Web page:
Interesting subject, well illustrated. Remember when Iran threatened to 'wipe Israel off the map' except it was an even worse interpretation (doesn't even measure up to translation) than the examples cited in today's post.

And wow, imagine a country that wants to be self-sufficient and that is called aggression.

Orwell talks a lot about the use of language - the commandeering of language for propaganda. Purposeful mistranslation to make the opposite point of the original's words and intent is an excellent example of the continued work of the Ministry of Truth.

Posted by: gottlieb | Jul 30 2021 17:10 utc | 2

Yes, a very well made point. The escalating war of words between China and the Outlaw US Empire now has China directly accusing the Empire of outright lying for political purposes, a change that began during the Anglo Empire's attack on Hong Kong via Color Revolution, ramped up during its defense of Xinjiang, and now with the attempt to weaponize Covid origin tracing. We should also recall the multiplicity of outright lies published by the Outlaw US Empire during Cold War 1.0. Too few have learned the lesson that nothing the US federal government or national media says is to be trusted. Nothing!!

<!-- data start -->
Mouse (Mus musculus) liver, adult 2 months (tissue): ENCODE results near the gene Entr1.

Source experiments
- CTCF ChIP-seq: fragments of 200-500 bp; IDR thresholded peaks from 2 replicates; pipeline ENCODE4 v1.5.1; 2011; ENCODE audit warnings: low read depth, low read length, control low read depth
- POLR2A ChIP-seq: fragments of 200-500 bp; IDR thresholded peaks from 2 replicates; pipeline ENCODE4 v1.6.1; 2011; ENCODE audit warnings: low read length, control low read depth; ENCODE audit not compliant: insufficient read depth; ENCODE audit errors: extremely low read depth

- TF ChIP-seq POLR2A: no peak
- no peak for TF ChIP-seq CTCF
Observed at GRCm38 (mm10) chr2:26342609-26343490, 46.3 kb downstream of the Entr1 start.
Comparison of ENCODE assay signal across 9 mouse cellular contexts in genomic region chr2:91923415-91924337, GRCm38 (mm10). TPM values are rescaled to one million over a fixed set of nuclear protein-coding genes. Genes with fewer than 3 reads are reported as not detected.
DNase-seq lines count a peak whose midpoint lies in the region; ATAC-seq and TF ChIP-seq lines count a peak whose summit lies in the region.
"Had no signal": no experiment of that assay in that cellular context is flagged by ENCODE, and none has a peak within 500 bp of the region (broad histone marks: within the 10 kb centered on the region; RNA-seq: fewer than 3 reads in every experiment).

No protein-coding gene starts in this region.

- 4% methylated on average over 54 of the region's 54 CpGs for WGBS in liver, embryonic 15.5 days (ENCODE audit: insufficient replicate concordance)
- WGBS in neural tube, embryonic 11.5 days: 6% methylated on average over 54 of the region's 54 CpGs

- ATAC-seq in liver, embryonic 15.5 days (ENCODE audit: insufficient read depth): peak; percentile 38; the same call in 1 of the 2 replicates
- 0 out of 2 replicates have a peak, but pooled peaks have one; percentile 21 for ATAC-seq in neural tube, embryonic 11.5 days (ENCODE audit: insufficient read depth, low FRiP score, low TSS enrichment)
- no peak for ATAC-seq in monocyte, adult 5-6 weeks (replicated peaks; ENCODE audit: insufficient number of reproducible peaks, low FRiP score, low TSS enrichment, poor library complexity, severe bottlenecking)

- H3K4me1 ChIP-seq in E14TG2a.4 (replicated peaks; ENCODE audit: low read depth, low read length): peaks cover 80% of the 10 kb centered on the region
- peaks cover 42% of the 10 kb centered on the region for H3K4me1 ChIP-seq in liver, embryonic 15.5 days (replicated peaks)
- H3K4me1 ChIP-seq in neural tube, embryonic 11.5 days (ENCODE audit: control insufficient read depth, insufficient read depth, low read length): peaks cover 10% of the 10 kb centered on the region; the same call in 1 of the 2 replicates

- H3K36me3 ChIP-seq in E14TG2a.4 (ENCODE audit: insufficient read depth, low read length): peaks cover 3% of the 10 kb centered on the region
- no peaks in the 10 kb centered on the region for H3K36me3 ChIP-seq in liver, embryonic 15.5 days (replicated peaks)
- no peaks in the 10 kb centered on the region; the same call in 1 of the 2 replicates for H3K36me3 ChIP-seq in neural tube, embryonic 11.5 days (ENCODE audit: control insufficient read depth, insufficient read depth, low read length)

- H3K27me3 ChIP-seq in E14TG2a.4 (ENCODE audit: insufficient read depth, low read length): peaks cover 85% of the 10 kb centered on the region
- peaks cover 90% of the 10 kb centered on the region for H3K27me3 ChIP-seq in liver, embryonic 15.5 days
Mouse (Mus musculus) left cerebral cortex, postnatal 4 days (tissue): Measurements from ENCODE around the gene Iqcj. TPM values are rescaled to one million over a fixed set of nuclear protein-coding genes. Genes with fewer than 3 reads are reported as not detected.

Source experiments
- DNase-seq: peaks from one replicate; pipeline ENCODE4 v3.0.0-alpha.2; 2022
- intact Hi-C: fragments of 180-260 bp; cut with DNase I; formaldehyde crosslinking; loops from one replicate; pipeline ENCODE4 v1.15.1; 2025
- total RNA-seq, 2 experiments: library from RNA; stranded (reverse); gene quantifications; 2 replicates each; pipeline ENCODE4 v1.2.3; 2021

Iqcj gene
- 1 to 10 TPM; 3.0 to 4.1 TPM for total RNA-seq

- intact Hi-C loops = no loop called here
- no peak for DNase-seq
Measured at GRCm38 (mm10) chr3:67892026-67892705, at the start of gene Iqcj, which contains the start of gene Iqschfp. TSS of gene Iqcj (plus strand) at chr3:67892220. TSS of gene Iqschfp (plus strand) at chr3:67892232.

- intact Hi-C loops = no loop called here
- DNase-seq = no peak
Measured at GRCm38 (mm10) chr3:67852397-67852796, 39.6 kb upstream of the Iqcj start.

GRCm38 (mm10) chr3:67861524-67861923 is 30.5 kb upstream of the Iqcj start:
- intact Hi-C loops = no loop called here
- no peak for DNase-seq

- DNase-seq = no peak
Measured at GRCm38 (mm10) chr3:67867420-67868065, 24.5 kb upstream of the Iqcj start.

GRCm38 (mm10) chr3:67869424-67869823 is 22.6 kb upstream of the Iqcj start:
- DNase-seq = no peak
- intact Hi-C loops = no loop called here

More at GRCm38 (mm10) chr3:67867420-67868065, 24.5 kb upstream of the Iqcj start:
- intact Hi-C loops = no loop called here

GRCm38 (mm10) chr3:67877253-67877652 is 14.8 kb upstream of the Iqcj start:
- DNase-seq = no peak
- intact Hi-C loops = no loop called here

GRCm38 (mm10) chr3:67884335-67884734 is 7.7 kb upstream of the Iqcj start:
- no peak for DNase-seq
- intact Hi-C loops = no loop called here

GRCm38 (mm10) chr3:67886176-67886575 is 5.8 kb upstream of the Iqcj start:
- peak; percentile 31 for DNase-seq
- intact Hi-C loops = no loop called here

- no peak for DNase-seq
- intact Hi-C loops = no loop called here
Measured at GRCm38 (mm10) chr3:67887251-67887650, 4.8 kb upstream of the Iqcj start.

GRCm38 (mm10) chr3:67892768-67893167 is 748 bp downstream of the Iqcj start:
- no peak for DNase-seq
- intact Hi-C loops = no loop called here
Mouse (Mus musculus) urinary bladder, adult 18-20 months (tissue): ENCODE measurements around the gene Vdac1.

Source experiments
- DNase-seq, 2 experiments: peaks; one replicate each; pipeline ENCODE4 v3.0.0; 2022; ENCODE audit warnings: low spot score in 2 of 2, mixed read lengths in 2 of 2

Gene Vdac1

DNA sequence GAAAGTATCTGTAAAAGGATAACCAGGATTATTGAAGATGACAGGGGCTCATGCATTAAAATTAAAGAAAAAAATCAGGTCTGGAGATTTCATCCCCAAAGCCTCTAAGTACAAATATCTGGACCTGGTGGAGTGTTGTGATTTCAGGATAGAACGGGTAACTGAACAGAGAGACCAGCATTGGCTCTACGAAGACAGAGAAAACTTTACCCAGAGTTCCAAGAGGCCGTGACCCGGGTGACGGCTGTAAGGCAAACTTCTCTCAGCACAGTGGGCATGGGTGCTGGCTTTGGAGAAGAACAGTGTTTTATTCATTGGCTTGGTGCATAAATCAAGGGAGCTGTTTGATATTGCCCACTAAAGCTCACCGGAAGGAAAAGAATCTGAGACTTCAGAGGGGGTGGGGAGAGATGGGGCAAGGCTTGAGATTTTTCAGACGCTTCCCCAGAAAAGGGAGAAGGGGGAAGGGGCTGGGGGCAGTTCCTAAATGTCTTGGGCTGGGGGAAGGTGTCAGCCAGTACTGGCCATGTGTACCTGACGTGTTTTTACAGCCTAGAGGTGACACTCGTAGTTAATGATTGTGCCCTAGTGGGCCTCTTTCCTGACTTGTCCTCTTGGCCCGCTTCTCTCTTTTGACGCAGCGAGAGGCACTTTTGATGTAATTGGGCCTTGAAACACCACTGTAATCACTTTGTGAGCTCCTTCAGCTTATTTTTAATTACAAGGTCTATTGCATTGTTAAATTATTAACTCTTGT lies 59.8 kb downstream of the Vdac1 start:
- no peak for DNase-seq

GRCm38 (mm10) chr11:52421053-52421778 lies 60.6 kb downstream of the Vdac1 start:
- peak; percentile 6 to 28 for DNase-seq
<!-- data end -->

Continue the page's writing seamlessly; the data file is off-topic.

Posted by: karlof1 | Jul 30 2021 17:31 utc | 3

critical commentary and issue b... thanks..... lost in translation... the first example getting copy from ''radio unfree europe'' being a bad starting point or a good example of usa propaganda at work... same deal with newspapers... nothing is all that simple and things can get twisted with words quickly... unfree, or free as the case may be.. this -- federally funded Open Translation and Analysis Center (OTAC) focused on China - needs to be monitored closely for small traces of arsenic...

Posted by: james | Jul 30 2021 18:01 utc | 4

I appreciate very much your nuanced analysis of the lies and deceptions that appear regularly in the western mass media.

However, I liberated myself from the colonialist white Western judeo Christian mass media back in 1993. If they report that the sun shall rise tomorrow morning I will first check alternative sources before I plan my next day.😇

Posted by: Ali | Jul 30 2021 18:29 utc | 5

Buttressing my conclusion @3 is this Strategic-Culture editorial which essentially says outright lies--"disinformation and psychological operations" within "false narratives":

"... baseless assertions are casually cited as if facts, as is the common practice of the U.S. media and most of its politicians."

And that's the main reason for the current degree of "tensions" based on contrived "strained relations." In the aftermath of recent talks between Sherman and Ryabkov in Geneva--